Translation:It's Mr Lingo who is wearing white clothes.
This is an emphatic sentence with the usual word order changed. In English we would tend to say '(It is) Mr Lingo (who) is wearing white clothes, although we could say 'Mr Lingo IS wearing white clothes'
'Mr Lingo wears white clothes' is a more normal statement and is translated as 'Mae Mr Lingo yn gwisgo dillad gwyn'
The Welsh could also be translated as 'Mr Lingo is wearing white clothes' but without the emphasis.
'Mr Lingo is wearing white clothes' is not accepted, but I think it should be. As you say, tone of voice is used for emphasis.
If I heard someone say "It is (so-and-so) who is ..." , I would think that person trying to mimic a stereotypical (to Americans) Irish speech pattern. It doesn't sound like standard (American) English.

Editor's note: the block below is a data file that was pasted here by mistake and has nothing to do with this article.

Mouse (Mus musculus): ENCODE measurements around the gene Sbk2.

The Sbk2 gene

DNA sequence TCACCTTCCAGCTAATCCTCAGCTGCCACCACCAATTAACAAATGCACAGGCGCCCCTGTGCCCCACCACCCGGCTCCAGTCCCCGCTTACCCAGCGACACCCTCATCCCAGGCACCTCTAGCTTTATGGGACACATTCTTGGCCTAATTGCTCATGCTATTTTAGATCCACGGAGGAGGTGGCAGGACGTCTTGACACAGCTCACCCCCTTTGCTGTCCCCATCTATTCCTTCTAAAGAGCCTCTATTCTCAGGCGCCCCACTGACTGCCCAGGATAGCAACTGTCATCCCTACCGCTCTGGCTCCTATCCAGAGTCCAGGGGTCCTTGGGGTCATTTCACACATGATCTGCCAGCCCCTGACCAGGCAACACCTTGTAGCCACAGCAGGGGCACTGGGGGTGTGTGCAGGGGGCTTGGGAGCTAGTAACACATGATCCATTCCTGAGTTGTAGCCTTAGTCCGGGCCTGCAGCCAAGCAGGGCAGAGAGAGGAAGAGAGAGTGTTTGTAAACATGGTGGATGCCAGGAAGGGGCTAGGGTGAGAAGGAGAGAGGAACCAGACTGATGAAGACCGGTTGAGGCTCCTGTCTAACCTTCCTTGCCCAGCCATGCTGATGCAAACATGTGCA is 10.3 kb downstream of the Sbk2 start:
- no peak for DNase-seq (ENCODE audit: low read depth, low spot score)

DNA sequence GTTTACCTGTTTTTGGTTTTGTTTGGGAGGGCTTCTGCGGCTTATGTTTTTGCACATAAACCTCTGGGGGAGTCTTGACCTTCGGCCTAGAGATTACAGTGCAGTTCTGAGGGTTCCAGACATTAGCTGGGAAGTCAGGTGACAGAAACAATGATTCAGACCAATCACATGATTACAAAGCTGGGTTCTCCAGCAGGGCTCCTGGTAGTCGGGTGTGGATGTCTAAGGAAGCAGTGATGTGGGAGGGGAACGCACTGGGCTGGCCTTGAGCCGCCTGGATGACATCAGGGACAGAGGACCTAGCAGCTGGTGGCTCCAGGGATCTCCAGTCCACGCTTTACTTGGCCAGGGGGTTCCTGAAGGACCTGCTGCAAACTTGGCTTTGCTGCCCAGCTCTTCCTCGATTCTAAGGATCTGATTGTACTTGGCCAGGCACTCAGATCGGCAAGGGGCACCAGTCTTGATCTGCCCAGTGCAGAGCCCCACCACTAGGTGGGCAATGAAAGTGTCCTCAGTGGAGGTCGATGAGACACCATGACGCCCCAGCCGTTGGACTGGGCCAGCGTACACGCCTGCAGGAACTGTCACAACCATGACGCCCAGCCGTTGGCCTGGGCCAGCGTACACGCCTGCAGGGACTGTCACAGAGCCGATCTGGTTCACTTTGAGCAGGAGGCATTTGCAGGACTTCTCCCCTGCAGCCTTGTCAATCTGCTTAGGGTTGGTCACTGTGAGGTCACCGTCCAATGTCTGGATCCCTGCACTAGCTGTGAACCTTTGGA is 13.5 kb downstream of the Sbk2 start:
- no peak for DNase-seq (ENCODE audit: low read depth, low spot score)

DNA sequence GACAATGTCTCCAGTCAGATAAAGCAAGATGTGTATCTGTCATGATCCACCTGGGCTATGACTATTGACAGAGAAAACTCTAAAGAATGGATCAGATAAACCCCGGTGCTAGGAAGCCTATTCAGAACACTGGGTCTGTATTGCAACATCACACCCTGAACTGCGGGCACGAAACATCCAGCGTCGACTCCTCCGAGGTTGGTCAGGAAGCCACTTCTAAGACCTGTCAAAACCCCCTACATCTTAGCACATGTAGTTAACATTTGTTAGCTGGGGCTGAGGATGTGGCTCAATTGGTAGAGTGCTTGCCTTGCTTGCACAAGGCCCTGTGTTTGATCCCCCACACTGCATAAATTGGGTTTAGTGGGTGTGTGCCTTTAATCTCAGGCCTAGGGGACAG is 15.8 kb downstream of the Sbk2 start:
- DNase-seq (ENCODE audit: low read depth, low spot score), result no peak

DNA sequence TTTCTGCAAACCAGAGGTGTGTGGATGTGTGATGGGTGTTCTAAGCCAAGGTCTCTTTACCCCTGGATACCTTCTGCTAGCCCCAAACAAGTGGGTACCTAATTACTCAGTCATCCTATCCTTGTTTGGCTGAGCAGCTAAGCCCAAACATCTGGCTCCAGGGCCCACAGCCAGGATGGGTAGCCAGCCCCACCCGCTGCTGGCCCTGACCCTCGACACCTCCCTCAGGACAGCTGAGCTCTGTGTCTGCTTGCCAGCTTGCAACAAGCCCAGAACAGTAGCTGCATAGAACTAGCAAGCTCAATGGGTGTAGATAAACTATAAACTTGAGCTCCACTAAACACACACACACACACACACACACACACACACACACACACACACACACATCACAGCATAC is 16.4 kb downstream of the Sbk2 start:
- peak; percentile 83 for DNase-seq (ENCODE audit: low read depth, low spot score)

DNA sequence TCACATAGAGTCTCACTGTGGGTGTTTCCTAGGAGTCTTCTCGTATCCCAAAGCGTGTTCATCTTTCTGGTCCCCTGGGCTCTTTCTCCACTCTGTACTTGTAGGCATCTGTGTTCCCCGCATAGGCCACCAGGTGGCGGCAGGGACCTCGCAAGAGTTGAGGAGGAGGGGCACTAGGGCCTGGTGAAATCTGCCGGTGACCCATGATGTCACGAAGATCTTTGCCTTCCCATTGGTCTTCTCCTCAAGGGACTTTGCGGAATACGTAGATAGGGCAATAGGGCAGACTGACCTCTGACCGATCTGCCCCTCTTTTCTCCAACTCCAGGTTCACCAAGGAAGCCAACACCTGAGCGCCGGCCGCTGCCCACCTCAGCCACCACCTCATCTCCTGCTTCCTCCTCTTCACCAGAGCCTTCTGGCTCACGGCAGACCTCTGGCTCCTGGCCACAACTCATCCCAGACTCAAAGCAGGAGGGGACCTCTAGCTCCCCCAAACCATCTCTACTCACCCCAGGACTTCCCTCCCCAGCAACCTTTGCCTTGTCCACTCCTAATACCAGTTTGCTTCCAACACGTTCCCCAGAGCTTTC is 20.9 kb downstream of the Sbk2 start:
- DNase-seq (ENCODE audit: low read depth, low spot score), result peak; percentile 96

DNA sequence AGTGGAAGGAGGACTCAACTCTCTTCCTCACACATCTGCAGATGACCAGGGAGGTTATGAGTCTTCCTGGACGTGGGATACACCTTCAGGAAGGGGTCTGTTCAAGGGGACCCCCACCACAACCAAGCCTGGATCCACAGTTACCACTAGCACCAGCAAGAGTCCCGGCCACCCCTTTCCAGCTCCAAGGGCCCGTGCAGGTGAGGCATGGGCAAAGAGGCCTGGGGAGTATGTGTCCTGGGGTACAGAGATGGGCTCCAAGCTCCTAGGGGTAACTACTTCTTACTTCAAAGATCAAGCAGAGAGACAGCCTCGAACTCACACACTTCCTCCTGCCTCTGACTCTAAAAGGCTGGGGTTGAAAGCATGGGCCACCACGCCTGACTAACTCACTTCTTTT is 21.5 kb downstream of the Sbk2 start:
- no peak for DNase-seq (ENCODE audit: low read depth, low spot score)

(PS - I see I commented on this 5 months ago. I must be getting curmedgeonly; I dislike the official answer more now than I did then.)
I wrote, "mister lingo sy'n gwisgo dillad gwin" and got wrong. It seems I should have written Mr. I don't understand. The voice certainly SAID 'Misteer Lingo' not Mr.
Why is "It is Mr Lingo who is wearing white clothes" marked as wrong? Is there a reason why it has to be Simple Present and not Present Progressive? So far, it seemed to me that without specific markers like "ar hyn o bryd" or "bob dydd", both tenses were acceptable as translations...